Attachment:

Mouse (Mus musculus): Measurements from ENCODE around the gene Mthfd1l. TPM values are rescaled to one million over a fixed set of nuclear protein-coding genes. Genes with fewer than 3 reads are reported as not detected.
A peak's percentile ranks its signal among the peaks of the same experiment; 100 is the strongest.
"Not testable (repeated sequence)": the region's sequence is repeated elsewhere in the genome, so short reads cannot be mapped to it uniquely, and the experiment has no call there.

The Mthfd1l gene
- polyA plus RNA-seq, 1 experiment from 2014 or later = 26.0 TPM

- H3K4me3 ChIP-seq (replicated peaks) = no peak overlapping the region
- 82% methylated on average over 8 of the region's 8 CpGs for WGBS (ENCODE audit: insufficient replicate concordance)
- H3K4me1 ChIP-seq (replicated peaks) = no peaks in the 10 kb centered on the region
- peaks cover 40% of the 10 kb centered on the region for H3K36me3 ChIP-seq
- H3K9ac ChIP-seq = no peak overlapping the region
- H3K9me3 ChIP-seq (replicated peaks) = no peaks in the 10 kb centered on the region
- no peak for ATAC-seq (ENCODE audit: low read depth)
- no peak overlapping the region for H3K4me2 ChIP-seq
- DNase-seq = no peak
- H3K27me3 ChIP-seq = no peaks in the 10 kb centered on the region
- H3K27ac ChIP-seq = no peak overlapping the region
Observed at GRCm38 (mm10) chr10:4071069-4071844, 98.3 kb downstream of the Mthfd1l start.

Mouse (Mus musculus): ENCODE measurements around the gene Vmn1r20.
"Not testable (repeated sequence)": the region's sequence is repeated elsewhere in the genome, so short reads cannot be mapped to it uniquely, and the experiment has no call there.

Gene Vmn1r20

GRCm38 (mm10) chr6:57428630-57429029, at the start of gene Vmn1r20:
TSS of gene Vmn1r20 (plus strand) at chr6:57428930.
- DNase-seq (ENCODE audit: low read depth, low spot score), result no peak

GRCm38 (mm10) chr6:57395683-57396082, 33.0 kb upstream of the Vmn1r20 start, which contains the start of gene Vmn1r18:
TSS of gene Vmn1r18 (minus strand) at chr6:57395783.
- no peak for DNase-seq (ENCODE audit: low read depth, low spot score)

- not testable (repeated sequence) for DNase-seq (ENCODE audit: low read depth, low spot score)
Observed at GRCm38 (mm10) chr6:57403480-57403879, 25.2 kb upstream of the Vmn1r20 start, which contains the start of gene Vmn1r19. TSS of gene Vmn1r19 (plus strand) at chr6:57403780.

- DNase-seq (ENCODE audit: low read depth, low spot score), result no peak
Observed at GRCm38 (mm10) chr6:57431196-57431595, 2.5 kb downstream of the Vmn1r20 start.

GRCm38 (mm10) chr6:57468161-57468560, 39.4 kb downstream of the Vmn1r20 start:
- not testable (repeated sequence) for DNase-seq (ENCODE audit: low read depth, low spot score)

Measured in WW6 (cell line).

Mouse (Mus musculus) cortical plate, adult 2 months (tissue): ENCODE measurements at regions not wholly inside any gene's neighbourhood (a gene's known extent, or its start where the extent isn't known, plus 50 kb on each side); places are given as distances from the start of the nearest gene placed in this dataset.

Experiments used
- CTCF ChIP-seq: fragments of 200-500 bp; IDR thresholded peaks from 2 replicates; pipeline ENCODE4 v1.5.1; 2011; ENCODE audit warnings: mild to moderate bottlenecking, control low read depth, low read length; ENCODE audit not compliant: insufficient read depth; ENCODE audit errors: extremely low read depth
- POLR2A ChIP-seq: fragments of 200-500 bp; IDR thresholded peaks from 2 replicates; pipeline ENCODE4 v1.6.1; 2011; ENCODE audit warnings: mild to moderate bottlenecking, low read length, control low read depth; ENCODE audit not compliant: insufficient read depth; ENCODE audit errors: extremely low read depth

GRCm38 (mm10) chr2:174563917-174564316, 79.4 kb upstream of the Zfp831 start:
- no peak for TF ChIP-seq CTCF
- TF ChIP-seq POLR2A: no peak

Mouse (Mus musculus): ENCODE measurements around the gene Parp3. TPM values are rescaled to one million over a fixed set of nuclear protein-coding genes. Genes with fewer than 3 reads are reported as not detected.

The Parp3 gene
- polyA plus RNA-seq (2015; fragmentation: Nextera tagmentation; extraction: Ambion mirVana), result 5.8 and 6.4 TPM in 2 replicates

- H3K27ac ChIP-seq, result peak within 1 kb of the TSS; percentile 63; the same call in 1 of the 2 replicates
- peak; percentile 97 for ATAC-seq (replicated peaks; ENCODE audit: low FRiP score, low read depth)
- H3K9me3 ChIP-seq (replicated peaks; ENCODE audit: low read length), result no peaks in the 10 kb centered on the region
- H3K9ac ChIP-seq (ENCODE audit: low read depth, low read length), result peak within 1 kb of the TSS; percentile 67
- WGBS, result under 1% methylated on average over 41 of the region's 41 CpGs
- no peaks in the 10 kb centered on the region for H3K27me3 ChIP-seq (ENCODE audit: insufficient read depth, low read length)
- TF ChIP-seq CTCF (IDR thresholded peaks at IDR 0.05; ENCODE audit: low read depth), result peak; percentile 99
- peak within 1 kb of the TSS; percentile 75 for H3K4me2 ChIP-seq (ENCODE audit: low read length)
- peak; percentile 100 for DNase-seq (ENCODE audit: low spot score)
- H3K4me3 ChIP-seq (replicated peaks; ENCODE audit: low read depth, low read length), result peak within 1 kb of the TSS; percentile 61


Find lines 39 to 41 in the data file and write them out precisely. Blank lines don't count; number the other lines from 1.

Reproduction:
- no peak for TF ChIP-seq CTCF
- TF ChIP-seq POLR2A: no peak

Mouse (Mus musculus): ENCODE measurements around the gene Parp3. TPM values are rescaled to one million over a fixed set of nuclear protein-coding genes. Genes with fewer than 3 reads are reported as not detected.